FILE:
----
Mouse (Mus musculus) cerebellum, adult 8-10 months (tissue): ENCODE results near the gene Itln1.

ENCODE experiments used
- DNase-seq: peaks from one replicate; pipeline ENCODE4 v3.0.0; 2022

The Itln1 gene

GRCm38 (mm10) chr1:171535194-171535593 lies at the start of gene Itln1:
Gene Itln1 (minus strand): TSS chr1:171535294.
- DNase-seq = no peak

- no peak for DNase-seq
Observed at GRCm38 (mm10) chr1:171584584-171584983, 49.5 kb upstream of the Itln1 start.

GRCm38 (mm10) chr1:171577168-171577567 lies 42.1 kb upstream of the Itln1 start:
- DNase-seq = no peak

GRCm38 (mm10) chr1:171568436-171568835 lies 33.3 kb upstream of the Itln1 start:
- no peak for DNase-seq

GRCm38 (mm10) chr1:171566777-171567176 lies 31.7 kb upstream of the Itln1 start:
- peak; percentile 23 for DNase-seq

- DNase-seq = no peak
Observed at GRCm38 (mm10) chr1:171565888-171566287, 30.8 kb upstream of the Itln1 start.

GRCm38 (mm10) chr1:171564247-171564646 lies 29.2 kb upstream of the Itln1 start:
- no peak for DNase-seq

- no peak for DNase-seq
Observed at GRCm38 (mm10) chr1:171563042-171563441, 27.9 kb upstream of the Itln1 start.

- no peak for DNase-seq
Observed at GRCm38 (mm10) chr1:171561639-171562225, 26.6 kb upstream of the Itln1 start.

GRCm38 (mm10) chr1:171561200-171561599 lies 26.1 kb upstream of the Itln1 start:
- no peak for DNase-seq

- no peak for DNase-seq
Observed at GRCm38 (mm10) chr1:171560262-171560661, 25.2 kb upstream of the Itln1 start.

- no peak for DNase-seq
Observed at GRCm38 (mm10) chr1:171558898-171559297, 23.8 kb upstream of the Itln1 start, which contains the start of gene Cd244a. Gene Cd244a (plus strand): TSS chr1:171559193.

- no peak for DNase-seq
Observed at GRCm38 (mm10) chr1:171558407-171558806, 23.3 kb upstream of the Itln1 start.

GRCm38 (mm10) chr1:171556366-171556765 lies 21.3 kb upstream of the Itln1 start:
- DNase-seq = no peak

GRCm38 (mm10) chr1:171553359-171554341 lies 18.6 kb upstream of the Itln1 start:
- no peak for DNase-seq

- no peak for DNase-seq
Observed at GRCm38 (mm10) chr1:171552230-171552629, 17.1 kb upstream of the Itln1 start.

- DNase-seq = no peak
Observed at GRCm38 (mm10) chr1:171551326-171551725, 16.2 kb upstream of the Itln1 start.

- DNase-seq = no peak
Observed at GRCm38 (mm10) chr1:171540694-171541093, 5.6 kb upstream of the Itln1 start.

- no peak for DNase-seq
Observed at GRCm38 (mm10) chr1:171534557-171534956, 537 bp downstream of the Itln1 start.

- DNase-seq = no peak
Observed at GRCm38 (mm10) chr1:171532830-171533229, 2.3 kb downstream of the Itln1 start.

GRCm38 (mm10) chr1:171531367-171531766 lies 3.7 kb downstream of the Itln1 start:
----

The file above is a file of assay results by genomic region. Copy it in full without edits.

Mouse (Mus musculus) cerebellum, adult 8-10 months (tissue): ENCODE results near the gene Itln1.

ENCODE experiments used
- DNase-seq: peaks from one replicate; pipeline ENCODE4 v3.0.0; 2022

The Itln1 gene

GRCm38 (mm10) chr1:171535194-171535593 lies at the start of gene Itln1:
Gene Itln1 (minus strand): TSS chr1:171535294.
- DNase-seq = no peak

- no peak for DNase-seq
Observed at GRCm38 (mm10) chr1:171584584-171584983, 49.5 kb upstream of the Itln1 start.

GRCm38 (mm10) chr1:171577168-171577567 lies 42.1 kb upstream of the Itln1 start:
- DNase-seq = no peak

GRCm38 (mm10) chr1:171568436-171568835 lies 33.3 kb upstream of the Itln1 start:
- no peak for DNase-seq

GRCm38 (mm10) chr1:171566777-171567176 lies 31.7 kb upstream of the Itln1 start:
- peak; percentile 23 for DNase-seq

- DNase-seq = no peak
Observed at GRCm38 (mm10) chr1:171565888-171566287, 30.8 kb upstream of the Itln1 start.

GRCm38 (mm10) chr1:171564247-171564646 lies 29.2 kb upstream of the Itln1 start:
- no peak for DNase-seq

- no peak for DNase-seq
Observed at GRCm38 (mm10) chr1:171563042-171563441, 27.9 kb upstream of the Itln1 start.

- no peak for DNase-seq
Observed at GRCm38 (mm10) chr1:171561639-171562225, 26.6 kb upstream of the Itln1 start.

GRCm38 (mm10) chr1:171561200-171561599 lies 26.1 kb upstream of the Itln1 start:
- no peak for DNase-seq

- no peak for DNase-seq
Observed at GRCm38 (mm10) chr1:171560262-171560661, 25.2 kb upstream of the Itln1 start.

- no peak for DNase-seq
Observed at GRCm38 (mm10) chr1:171558898-171559297, 23.8 kb upstream of the Itln1 start, which contains the start of gene Cd244a. Gene Cd244a (plus strand): TSS chr1:171559193.

- no peak for DNase-seq
Observed at GRCm38 (mm10) chr1:171558407-171558806, 23.3 kb upstream of the Itln1 start.

GRCm38 (mm10) chr1:171556366-171556765 lies 21.3 kb upstream of the Itln1 start:
- DNase-seq = no peak

GRCm38 (mm10) chr1:171553359-171554341 lies 18.6 kb upstream of the Itln1 start:
- no peak for DNase-seq

- no peak for DNase-seq
Observed at GRCm38 (mm10) chr1:171552230-171552629, 17.1 kb upstream of the Itln1 start.

- DNase-seq = no peak
Observed at GRCm38 (mm10) chr1:171551326-171551725, 16.2 kb upstream of the Itln1 start.

- DNase-seq = no peak
Observed at GRCm38 (mm10) chr1:171540694-171541093, 5.6 kb upstream of the Itln1 start.

- no peak for DNase-seq
Observed at GRCm38 (mm10) chr1:171534557-171534956, 537 bp downstream of the Itln1 start.

- DNase-seq = no peak
Observed at GRCm38 (mm10) chr1:171532830-171533229, 2.3 kb downstream of the Itln1 start.

GRCm38 (mm10) chr1:171531367-171531766 lies 3.7 kb downstream of the Itln1 start: